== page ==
The 2016 Florida State Foster/Adoptive Parent Association Annual Education Conference in Orlando, Florida—
Last weekend I attended this conference where I was privileged to speak to a room full of wonderful fostered and adopted teenagers. I was excited to talk to them about how they can be truly successful in life in spite of the difficulties they are experiencing.
I also had the privilege of exchanging stories with many who stopped by our book table. What a wonderful gathering of men and women who love children they did not birth.
I am reminded of my foster mom. To me as a five year old, she was beautiful and smelled really good, but what I remember most about her was her care for me. She made sure I was well-fed and bathed. Her demeanor was always calm and low-key, not high-strung like I was used to. I saw many men and women there this weekend who exhibit the same awesome characteristics. I wasn’t in foster care for very long. I was returned to my mother as soon as she was released from the mental hospital. In retrospect I see that if the programs in place now were in place then, I would not have been reunited as quickly. The memory of this episode in my book was written from the perspective of a five year old and all I wanted was my mama, my brother, and sister. I was too young to realize that it was not the safest place for me to be. Many do have a bond with the biological parent and it is difficult to understand how a child could so love an abusive person, but in my case, it was all I knew. Belonging still matters. Foster and adopted kids need to know they belong to someone to will love, care, and provide for them.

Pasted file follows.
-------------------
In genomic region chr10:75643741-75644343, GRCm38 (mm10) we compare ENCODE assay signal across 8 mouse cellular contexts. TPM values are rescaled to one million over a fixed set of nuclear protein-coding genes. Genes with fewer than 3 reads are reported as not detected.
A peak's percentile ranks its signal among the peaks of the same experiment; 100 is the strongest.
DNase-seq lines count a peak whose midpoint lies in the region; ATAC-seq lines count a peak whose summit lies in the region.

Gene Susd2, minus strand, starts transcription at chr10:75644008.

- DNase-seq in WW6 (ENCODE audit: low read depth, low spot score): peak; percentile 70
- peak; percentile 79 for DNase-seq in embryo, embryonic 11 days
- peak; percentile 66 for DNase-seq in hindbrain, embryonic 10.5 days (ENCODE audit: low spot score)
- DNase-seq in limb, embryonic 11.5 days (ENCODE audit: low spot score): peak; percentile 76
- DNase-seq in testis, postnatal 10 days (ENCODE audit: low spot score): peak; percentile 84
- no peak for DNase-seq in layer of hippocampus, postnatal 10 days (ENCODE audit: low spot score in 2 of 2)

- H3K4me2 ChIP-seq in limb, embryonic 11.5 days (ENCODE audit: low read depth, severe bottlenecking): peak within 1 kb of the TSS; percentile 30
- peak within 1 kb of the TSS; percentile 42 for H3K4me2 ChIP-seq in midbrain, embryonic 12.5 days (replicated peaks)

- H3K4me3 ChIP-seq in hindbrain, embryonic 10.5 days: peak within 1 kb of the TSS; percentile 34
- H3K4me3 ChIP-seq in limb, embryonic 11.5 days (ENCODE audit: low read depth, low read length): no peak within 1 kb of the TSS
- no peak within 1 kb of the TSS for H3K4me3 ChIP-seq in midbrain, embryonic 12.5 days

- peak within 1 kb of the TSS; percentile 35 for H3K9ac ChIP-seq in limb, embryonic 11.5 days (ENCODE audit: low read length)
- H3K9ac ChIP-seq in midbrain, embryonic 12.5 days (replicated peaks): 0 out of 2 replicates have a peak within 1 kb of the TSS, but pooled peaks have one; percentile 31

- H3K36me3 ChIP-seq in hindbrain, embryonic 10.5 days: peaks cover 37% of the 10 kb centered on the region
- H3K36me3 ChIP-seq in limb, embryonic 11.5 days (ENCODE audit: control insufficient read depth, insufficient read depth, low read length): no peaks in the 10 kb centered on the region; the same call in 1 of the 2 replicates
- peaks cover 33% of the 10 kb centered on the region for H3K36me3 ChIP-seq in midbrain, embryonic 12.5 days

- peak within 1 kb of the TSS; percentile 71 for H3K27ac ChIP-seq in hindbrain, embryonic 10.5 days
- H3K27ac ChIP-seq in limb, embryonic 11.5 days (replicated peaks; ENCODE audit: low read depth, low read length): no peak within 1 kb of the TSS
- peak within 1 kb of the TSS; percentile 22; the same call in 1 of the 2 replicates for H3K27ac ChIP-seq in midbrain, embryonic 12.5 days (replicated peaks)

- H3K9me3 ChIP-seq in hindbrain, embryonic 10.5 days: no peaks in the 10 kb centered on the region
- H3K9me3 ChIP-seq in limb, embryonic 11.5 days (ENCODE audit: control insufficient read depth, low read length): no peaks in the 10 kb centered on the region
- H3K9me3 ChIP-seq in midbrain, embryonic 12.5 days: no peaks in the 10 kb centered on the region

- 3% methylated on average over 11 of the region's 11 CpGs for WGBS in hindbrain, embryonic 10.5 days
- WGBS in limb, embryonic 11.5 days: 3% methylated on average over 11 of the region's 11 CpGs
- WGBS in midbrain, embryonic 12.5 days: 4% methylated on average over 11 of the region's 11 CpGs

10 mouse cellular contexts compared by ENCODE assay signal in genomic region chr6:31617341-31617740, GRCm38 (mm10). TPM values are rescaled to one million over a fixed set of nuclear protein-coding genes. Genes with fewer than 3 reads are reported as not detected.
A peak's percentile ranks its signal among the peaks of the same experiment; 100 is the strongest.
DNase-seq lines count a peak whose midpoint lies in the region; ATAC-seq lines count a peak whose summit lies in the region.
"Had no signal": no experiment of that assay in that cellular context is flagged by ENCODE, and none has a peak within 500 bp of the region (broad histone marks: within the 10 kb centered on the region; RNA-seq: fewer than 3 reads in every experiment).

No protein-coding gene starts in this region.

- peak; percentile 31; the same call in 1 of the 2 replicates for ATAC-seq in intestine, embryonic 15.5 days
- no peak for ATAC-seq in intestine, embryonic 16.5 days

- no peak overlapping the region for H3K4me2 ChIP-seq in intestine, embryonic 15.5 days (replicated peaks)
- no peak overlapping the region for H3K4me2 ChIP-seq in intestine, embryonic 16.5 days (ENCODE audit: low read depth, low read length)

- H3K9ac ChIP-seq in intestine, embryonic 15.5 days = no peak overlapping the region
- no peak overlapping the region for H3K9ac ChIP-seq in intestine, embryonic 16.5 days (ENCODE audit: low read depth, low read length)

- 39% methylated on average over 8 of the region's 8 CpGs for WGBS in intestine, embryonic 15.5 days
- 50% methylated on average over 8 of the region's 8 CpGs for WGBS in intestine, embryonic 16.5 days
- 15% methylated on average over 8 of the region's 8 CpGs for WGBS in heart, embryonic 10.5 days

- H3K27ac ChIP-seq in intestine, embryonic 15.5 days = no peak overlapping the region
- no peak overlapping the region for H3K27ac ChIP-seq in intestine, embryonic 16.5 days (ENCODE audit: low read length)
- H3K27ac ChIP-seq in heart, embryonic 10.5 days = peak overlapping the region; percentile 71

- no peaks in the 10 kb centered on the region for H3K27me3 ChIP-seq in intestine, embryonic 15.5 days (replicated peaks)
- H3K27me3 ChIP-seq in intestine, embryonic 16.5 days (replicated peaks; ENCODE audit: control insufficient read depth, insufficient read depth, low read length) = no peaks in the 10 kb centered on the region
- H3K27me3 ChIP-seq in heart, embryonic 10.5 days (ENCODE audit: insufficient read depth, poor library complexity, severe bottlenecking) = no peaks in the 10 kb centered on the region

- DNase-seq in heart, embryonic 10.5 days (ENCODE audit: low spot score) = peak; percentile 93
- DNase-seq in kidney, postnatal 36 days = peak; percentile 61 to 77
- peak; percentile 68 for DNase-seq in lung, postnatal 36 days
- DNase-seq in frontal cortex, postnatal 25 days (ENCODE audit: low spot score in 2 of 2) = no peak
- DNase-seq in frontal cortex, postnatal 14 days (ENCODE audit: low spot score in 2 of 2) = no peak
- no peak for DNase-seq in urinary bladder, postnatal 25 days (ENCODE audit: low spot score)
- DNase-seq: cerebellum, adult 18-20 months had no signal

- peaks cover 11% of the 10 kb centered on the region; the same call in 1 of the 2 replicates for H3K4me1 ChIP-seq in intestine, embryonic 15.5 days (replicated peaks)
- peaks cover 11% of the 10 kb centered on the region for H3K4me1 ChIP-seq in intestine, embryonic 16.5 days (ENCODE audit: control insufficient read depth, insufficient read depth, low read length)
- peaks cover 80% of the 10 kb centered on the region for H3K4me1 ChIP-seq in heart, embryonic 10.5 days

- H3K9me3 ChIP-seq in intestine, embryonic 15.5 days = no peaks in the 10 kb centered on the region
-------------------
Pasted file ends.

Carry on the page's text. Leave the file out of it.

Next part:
I am so thankful for those who are willing to care for children who have been abused and neglected by their biological parents. And though some bio parents see this situation as a wake-up call and are willing to do whatever is necessary to get their kids back, many do not. Progress has been made, especially since the 1950s, to terminate parental rights if they show that they either care more for themselves than their children or don’t have the ability to care for them. Again, thank God for those who step up and either foster or adopt so these kids have a chance at success.
Another point talked about this weekend was the idea of keeping siblings together. There were six of us and we love each other dearly. I cannot imagine life without them, all of them. I am thrilled that a great effort is made in Florida to keep sibling groups together.
Big thank you to Amanda Williams with NexGen Teens for inviting me to speak, and to all those who stopped by my book table. For those who put their first names on my prayer list, rest assured I am praying each day for you until the Lord directs me otherwise.
Much has been done since my childhood to alleviate the pain and suffering of children. God’s grace helped me and continues to work through these wonderful foster and adoptive parents who gathered in Orlando this past weekend.
I would be remiss if I didn’t mention my sorrow regarding the two tragic events occurring in Orlando while I was there. The positive feeling of hope and camaraderie at the event I attended was horribly contrasted by the tragedies across town. I am praying for the families of Christina Grimmie and the injured and deceased in the night club tragedy. Our nation mourns.